But migrant worker advocates worry about power imbalance and job security
With a new farming season well under way, so has the yearly influx of seasonal migrant workers.
This is a complicated operation in any year, requiring meticulous co-ordination between governments and farmers, made even more difficult by COVID-19, Although farmers say things have become a little easier more than 12 months into the pandemic.
“We already had last summer as a starting point on how to move forward this year,” says Erwin Wiens, a Niagara-on-the-Lake grape grower and town council member. “So all the protocols were already in place.”
Kevin Buis, owner of Glenlake Orchards and Vineyards on Lakeshore Road, said, “I’m very fortunate in vineyards because the rows are eight feet apart,” noting that social distancing is easily enforceable.
In some ways protocols were enhanced this year to guarantee even more safety, Wiens noted. “Last year they weren’t doing testing. Now they’re being tested in their country of origin, when they arrive in Toronto” and again after a 14-day quarantine.
While the provincial and federal governments instituted safety protocols, the municipal government is available to answer any questions farmers might have. “The town has been helping us by offering education and assistance if we need it,” said Wiens. “If anybody has any questions, they have the answers”.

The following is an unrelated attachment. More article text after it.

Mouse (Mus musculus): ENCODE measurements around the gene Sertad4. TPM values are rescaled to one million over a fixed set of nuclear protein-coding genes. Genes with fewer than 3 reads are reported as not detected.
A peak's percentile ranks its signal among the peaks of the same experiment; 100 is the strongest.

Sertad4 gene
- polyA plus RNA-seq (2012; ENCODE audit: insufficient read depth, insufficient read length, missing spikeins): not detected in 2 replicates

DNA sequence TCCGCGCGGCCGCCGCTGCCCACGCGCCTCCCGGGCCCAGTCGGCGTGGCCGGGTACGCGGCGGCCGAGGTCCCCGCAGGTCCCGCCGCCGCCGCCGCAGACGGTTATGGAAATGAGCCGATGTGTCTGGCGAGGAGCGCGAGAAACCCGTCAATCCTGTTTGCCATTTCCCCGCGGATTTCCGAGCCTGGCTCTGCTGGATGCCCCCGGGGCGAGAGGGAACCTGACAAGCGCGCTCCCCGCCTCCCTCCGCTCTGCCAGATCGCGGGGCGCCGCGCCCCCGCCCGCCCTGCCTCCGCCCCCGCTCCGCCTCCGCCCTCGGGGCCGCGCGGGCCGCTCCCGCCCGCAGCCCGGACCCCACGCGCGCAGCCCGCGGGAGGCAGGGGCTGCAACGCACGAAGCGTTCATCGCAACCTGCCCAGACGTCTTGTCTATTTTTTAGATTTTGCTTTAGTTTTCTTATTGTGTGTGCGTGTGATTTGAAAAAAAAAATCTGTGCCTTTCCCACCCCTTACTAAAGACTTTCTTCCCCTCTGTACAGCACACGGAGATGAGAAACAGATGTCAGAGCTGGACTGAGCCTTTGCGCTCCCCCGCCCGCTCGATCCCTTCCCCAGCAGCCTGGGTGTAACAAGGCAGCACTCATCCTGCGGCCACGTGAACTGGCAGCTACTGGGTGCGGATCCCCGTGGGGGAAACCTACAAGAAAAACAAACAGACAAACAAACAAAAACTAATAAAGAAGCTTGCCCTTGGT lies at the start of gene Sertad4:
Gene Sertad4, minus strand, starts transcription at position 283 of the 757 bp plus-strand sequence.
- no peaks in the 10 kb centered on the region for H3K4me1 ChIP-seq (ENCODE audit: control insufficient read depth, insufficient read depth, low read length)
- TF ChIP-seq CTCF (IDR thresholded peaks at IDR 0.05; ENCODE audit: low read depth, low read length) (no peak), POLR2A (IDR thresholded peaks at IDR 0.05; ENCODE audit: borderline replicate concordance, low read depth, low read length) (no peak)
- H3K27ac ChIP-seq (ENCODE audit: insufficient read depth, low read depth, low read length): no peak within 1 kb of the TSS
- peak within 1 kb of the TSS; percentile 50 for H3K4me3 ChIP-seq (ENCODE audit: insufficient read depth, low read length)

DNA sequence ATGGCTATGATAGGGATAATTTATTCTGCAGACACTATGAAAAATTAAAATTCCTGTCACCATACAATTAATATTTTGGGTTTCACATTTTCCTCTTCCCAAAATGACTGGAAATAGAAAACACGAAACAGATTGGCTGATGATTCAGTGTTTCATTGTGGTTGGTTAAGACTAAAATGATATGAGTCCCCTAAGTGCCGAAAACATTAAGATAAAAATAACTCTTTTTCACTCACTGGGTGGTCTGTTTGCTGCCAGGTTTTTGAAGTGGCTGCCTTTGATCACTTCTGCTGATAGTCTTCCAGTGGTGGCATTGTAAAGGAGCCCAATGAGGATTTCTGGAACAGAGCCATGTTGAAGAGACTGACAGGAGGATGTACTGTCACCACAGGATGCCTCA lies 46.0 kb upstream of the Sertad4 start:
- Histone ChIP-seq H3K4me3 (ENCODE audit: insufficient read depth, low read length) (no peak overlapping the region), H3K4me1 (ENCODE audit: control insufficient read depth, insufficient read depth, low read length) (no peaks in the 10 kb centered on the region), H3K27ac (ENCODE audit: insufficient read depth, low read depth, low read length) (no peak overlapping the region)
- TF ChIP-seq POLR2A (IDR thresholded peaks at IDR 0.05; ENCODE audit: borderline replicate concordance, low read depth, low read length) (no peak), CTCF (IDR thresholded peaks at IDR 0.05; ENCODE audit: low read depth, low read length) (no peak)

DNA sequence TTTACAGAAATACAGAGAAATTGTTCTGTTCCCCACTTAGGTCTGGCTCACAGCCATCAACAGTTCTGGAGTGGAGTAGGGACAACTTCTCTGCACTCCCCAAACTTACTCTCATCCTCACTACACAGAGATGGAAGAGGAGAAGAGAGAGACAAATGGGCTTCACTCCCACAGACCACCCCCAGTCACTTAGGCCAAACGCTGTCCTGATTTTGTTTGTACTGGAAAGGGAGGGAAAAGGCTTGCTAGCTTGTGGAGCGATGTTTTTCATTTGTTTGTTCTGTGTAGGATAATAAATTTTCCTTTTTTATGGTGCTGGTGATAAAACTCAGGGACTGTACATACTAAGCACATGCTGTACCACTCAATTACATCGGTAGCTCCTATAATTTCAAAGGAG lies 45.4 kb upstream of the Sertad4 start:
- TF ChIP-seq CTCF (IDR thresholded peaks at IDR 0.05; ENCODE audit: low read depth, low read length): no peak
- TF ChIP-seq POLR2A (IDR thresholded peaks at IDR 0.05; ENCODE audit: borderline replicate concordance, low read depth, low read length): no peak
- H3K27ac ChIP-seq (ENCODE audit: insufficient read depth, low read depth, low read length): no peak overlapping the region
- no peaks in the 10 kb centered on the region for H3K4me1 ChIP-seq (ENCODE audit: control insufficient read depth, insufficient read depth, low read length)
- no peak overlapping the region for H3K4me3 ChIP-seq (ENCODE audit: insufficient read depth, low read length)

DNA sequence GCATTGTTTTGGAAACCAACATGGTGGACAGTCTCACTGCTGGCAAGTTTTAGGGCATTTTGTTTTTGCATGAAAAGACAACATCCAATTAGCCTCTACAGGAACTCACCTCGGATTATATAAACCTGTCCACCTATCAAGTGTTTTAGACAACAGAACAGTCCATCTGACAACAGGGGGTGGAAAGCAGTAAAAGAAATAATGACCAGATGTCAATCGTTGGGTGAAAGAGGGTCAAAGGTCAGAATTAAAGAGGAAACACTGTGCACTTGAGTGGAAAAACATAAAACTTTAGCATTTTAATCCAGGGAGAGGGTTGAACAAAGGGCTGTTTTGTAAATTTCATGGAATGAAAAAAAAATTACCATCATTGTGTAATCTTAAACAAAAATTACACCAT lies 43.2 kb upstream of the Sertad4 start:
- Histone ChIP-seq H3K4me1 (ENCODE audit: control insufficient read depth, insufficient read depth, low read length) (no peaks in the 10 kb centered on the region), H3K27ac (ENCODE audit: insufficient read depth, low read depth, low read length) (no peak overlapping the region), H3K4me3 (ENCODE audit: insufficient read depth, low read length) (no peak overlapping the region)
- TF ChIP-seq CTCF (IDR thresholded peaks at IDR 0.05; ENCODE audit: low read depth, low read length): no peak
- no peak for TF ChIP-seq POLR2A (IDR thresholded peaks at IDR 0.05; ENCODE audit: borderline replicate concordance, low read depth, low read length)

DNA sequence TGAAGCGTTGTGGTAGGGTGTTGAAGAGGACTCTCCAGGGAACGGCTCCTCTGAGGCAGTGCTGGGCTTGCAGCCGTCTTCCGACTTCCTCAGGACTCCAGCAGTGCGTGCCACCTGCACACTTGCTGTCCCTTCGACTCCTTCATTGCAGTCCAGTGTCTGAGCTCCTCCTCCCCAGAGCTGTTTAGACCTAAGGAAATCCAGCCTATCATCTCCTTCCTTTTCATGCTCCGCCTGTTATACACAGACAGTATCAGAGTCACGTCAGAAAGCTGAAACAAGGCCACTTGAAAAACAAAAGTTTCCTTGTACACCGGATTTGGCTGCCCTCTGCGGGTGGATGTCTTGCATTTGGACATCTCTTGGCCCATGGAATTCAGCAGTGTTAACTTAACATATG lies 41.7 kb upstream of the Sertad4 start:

Some wish that health and safety inspections and protocols would be a little more centralized. “There’s been a fair bit of government oversight,” said Buis. “My biggest complaint would be that there’s three levels of government looking at this. I just wish they could all get together in one room and do it at once, instead of making us do it three times.”
Meanwhile, Kit Andres, Niagara organizer for the Migrant Workers Alliance for Change, says the power relationship between farmer and migrant worker has become even more unbalanced due to COVID-19.
“You can have all the inspections in the world, but none of these rules that are being created address the fundamental problem, which is the workers’ lack of ability to assert their rights,” she said.
Andres points out that the unbalanced power relationship between farmer and migrant worker makes it hard for seasonal staff to speak up when they’re put in harmful situations. “With the way that the program works they’re tied to one single employer. So if that employer doesn’t request them back the next year, they’re off the program.”
Two weeks ago, Niagara's public health department sent out a call to local farmers to get their workers vaccinated at the Seymour-Hannah Centre in St. Catharines, in an effort to minimize COVID spread among farm workers.
Buis said his migrant workers, all of whom hail from Jamaica, chose to get vaccinated, but among his local, Canadian workers there were some who declined. “I don’t know what it is. It’s personal liberty on their behalf. I offered it to them and they chose not to.”
Wiens said he didn’t see any hesitation among his workers “because, of course, folks want to get it.”
But there are concerns farmers don’t really give migrant workers the option of choosing if they want the vaccine, said Andres.
“I’m hearing from a number of farm workers, including in Niagara, that they are feeling like they’re not given a choice. Some workers are being told that if they don’t get a vaccine, they won’t have a job or they won’t be called back on the program next year. Because of the power imbalance due to their status, it makes it a coercive experience for them.”
Wiens said the region made sure all migrant workers consented to the vaccination.
“They had interpreters there for everybody so every worker that got vaccinated was clear on what was happening, what their rights were, that this was their decision, so it worked out very well.”